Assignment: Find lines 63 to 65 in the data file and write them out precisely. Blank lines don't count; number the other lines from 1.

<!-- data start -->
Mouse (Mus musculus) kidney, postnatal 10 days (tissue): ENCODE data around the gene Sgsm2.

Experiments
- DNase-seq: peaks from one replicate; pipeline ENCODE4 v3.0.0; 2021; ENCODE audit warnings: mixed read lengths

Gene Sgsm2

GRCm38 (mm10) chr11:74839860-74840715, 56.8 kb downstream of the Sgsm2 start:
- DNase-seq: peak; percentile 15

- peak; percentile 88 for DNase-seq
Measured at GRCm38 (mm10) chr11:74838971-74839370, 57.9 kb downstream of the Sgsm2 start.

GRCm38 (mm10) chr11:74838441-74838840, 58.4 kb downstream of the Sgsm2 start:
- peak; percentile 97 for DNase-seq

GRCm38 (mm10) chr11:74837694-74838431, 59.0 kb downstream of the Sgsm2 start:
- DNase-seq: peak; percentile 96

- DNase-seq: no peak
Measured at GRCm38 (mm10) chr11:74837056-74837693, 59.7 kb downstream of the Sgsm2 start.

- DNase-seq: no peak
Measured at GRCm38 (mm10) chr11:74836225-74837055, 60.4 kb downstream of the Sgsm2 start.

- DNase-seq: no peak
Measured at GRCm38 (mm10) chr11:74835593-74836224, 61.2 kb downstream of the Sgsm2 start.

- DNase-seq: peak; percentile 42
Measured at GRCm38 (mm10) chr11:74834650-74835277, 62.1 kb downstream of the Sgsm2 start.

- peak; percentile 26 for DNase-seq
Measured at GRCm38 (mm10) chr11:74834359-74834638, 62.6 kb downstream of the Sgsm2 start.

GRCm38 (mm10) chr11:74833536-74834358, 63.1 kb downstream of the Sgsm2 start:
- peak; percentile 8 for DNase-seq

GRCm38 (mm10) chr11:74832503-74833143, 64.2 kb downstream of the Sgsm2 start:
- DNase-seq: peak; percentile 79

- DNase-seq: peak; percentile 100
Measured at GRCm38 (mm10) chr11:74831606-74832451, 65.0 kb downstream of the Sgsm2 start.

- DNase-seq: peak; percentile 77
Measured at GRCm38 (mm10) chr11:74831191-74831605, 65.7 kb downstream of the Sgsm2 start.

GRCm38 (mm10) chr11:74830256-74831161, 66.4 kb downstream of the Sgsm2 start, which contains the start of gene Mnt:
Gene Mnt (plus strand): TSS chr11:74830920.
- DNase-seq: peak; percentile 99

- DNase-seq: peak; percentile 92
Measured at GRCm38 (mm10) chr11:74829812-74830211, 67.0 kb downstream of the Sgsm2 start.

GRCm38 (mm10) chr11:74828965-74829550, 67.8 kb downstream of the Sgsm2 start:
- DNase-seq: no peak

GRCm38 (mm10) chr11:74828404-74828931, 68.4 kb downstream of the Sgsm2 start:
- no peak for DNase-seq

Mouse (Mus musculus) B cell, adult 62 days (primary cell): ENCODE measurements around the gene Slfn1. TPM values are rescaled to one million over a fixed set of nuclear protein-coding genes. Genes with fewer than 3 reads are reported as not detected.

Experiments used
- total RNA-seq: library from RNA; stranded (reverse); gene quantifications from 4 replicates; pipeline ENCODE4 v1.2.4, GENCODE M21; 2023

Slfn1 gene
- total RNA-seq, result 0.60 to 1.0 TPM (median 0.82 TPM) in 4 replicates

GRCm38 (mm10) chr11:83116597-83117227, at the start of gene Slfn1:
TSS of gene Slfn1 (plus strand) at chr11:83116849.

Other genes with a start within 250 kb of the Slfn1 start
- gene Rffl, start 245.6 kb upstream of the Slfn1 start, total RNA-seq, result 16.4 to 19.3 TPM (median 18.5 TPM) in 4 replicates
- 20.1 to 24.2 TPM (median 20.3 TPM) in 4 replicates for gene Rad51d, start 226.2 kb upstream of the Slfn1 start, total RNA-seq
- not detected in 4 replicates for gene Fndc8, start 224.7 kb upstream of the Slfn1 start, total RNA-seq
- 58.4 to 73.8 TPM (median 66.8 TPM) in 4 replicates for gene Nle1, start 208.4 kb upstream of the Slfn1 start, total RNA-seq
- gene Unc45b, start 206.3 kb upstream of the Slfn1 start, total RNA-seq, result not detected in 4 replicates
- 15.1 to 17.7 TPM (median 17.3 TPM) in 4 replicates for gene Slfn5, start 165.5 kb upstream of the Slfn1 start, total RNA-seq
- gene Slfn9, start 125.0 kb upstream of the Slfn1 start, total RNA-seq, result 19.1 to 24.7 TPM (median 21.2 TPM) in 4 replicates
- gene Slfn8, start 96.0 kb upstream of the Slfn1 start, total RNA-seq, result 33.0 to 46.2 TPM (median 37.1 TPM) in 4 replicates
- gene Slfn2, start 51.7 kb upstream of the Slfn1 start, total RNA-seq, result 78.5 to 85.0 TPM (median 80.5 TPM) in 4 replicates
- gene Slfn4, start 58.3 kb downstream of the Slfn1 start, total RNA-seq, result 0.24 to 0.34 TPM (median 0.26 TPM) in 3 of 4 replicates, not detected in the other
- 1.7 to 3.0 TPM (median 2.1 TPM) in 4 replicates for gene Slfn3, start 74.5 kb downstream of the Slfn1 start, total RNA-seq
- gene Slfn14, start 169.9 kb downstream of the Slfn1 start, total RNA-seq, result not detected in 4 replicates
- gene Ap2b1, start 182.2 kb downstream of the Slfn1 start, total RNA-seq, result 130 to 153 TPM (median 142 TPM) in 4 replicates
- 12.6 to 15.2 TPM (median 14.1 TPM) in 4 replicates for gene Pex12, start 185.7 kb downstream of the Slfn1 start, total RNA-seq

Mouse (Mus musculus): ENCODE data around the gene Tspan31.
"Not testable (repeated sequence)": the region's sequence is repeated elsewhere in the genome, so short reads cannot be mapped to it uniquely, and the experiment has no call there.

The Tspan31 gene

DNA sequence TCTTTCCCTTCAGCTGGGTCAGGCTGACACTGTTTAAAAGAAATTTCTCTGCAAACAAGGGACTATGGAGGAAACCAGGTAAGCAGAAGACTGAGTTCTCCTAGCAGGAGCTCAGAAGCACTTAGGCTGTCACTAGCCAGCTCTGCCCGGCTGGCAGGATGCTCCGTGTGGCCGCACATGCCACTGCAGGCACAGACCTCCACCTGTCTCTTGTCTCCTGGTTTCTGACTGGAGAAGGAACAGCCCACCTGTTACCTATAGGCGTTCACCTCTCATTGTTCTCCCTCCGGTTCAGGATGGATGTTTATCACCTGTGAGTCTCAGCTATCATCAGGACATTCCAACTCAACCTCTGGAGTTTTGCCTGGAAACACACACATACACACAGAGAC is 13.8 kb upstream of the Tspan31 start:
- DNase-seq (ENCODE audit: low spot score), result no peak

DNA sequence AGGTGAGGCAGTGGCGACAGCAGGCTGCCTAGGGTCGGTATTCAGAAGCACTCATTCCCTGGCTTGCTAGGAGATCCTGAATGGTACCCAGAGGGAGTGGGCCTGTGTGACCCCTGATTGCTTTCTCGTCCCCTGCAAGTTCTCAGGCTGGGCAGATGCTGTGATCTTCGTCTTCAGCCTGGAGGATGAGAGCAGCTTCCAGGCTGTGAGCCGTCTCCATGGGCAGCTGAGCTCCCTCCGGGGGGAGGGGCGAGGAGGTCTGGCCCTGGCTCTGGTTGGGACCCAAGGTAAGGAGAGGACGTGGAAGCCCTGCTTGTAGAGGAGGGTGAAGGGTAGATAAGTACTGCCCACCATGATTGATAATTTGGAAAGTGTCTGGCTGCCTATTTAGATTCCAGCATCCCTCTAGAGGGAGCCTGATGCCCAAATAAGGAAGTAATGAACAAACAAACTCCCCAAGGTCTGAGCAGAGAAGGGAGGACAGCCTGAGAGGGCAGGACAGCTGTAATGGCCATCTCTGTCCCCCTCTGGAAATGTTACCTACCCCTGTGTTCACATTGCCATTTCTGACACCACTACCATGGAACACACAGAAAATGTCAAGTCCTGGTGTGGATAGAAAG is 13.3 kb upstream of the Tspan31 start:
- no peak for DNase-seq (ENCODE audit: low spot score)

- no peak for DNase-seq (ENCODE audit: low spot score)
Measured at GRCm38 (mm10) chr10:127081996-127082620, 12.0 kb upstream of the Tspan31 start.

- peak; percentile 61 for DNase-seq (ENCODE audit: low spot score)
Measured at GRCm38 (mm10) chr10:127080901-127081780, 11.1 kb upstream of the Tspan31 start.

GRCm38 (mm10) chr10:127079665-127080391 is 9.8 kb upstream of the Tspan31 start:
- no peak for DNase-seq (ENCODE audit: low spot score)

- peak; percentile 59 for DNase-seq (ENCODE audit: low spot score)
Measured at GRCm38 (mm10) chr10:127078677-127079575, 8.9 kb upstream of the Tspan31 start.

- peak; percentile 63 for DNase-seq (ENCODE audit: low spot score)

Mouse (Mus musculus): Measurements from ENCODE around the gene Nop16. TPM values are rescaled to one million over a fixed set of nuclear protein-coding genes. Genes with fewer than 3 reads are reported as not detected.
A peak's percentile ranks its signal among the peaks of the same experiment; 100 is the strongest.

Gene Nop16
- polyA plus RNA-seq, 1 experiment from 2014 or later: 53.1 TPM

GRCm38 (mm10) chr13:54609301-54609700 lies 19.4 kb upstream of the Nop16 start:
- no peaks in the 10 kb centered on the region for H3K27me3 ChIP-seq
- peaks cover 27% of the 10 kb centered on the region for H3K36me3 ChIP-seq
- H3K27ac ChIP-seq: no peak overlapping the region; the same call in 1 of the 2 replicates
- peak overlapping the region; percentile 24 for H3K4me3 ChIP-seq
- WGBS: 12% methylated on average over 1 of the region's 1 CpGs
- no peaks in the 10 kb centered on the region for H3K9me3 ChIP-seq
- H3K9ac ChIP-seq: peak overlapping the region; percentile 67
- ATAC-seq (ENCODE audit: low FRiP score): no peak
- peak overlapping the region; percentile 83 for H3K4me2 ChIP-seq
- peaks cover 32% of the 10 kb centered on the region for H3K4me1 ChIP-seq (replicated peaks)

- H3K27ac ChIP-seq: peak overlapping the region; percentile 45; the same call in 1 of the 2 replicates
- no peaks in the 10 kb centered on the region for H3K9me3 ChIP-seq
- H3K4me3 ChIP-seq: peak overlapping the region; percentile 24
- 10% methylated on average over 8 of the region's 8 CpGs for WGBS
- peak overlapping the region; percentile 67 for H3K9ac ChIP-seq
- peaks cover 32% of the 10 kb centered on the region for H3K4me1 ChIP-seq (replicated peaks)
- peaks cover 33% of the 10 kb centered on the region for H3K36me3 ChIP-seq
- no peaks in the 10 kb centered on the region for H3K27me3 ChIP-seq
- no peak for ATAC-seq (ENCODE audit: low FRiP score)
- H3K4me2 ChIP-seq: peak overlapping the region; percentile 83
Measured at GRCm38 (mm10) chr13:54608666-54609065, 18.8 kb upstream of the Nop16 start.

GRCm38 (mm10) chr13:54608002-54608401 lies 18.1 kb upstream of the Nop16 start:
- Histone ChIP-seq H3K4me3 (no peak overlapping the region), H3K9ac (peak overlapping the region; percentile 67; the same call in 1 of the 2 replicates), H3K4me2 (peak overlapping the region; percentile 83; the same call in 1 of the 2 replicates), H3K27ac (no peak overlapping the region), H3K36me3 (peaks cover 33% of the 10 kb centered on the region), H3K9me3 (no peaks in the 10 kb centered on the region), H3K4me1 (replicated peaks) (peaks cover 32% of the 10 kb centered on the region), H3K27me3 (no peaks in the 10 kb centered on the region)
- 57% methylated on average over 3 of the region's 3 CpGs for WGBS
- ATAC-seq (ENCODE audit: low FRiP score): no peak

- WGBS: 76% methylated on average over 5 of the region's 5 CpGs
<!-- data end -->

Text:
"Not testable (repeated sequence)": the region's sequence is repeated elsewhere in the genome, so short reads cannot be mapped to it uniquely, and the experiment has no call there.

The Tspan31 gene

DNA sequence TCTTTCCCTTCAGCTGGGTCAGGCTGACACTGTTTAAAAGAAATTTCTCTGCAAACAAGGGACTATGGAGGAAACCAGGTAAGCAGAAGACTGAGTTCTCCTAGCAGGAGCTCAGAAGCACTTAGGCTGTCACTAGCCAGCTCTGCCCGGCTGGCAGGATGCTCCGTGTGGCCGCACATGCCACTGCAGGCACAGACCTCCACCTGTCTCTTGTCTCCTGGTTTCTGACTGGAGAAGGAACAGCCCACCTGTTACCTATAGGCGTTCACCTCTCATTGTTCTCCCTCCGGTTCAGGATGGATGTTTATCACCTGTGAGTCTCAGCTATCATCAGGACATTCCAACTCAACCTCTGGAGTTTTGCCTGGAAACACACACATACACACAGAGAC is 13.8 kb upstream of the Tspan31 start: